Cutline Theme for WordPress

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Image Handling with Cutline

September 13th, 2006 · 109 Comments · How To, Styling

Kick it up a notch with snazzy images in Cutline

Pictures are one of the very few universal elements you can use to really seize the attention of your audience, and the more effectively you are able to display them, the better off you’ll be. With that in mind, Cutline comes with a set of pre-defined CSS classes that are dedicated solely towards image handling. When you want to include an image, simply add one of these classes and voila! Instant image presentation gratification!

Cutline comes with four main classes that you can use to make your images look even better:

  • left – aligns the image to the left, adds a frame, and wraps text around the image
  • right – aligns the image to the right, adds a frame, and wraps text around the image
  • center – aligns the image in the center, adds a frame, does not wrap text
  • off – removes the frame (more on this in a moment)

Using these classes is a snap, as you only need to add them into your post like so:

<img class="left" src="..." width="x" height="y" alt="The alt text for this image" />

coffee beansIn this snippet of code, the class addition is indicated in red. In order to make an image appear properly, you’ll need to specify the URL of the image in the src= declaration. Also, it’s always a good idea to include the width and height declarations as well as the alt text. By including the width and the height, you will enable faster page loads, and by including alt text, your code will validate per W3C specifications.

Finally, let’s say you want to include an image, and you want to align it to the right without a frame. Here’s what your declaration would look like:

<img class="right off" src="..." width="x" height="y" alt="Your alt text" />

colorful bell peppersOf course, no example would be complete without a live preview of the final project (hence the reason for this site’s existence!), so that’s why you see the right-aligned, bare naked (no frame) bell peppers at right.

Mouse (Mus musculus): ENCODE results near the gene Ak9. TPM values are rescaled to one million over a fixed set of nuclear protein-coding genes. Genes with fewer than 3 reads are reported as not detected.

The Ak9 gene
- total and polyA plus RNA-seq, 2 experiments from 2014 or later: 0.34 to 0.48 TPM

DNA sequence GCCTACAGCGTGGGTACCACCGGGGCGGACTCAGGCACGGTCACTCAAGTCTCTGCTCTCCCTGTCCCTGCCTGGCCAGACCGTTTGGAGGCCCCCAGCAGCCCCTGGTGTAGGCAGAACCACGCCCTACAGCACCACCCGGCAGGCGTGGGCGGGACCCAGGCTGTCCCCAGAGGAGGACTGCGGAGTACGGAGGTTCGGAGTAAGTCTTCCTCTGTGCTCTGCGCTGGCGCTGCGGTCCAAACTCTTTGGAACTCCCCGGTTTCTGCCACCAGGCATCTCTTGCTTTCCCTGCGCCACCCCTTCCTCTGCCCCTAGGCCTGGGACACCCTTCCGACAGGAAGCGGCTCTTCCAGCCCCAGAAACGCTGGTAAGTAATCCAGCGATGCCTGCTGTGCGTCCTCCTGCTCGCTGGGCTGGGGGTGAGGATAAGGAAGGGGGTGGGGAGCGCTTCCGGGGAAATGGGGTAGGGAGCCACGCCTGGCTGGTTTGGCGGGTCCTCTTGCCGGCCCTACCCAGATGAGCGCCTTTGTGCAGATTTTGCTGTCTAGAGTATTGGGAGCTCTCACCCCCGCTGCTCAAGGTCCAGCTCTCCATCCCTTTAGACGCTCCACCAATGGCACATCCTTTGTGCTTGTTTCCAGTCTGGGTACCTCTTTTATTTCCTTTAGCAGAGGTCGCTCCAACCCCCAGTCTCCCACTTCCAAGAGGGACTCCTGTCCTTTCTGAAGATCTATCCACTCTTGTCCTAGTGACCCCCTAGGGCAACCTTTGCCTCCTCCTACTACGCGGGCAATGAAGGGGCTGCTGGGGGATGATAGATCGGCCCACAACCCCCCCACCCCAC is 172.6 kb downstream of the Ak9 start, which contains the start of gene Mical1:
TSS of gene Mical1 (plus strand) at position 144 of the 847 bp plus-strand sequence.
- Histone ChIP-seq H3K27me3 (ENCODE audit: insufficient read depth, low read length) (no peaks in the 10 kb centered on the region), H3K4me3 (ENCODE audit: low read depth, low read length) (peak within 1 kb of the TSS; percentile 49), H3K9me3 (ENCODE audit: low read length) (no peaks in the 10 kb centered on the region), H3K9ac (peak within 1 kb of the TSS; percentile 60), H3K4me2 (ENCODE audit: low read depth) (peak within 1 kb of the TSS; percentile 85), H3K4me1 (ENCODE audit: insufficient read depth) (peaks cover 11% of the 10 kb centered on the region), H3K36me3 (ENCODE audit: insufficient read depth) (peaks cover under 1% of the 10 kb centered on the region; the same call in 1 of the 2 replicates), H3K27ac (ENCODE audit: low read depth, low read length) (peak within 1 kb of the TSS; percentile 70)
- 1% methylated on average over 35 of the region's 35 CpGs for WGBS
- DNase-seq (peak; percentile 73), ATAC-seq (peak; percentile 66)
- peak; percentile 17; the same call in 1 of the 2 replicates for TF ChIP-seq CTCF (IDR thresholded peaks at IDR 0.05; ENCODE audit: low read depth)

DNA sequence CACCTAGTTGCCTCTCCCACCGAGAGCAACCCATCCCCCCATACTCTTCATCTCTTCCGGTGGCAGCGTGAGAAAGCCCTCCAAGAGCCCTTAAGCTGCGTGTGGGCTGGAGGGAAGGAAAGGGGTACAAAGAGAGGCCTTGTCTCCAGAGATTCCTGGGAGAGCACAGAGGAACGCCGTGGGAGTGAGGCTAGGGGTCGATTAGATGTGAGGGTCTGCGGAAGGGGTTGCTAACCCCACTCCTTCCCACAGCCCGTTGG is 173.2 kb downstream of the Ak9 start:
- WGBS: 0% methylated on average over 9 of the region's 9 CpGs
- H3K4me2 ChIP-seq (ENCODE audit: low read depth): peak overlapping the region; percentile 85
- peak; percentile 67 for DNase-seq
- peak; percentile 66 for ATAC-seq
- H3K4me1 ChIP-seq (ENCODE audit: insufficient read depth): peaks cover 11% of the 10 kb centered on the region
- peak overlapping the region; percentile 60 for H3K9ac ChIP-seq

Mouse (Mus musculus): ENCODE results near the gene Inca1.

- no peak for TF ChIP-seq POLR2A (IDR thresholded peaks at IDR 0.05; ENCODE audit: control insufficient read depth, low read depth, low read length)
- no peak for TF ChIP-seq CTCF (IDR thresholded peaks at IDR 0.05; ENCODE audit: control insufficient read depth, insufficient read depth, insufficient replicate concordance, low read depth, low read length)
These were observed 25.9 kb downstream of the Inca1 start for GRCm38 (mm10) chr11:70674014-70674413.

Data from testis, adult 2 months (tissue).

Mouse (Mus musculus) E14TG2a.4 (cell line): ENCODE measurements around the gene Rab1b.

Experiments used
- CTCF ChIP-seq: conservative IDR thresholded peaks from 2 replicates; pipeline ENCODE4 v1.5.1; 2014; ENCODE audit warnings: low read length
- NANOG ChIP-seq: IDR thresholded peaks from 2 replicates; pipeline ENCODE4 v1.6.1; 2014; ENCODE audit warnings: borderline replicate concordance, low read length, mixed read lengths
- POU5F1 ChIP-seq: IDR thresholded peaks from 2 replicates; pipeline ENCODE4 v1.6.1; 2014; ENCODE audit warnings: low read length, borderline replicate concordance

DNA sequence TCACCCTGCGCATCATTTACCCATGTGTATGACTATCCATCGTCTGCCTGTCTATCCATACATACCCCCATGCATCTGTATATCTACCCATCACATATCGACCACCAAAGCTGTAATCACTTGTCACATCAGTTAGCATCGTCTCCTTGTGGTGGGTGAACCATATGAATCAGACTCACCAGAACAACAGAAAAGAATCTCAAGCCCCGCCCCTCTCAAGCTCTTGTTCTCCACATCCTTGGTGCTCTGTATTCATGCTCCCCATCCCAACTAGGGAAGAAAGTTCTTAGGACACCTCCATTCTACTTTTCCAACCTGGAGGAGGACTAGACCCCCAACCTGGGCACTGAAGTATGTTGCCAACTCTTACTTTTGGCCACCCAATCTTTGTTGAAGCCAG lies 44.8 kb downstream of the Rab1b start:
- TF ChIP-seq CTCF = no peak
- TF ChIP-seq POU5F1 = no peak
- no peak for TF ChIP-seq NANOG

Let’s take inventory for a moment…By using the included classes, you can now generate 6 different types of images – left, right, and centered; and you can go with or without a border in each location. Sweeeeeet.

What happens if I don’t style an image?

colorful bell peppersI’m glad you asked! Cutline has been constructed so that images that do not have classes applied to them will still be styled. In fact, they’ll receive the same styling as any image that receives the right class, meaning that the image will be right-aligned with a frame. Oh, and text will wrap around the image, just like it does here. See? You don’t even have to go out of your way to be fancy with Cutline, and that’s how we like it.

Update: As of September 28th, 2006, Cutline has been revised so that unstyled images no longer receive default styling. This is a move that I hated to make on many fronts, but I also realize that it’s just really inconvenient to have every image styled by default.

Take, for instance, the Technorati tags links that many people like to include at the bottom of their posts. Before, Cutline would take the little Technorati logo image, put a frame around it, and then force it over to the right side of the content column. This was strange, annoying, and broken-looking. I can see you making your best Edvard Munch’s “The Scream” face now…

So, as much as I’ll worry about the fact that there will be unstyled images everywhere (the bane of my existence), I really had no choice but to remove this “functionality” from the theme.

I hope you understand the reasons for the change, but more than that, I hope that you style your images!

New Image Handling Class in Version 1.02

Let’s say you have two images that you want to stack horizontally. If all you had at your disposal were the original image classes, you’d be pretty much out of luck here. Fortunately, Cutline comes equipped with a new image class called “stack” that will allow you to publish images horizontally, like so: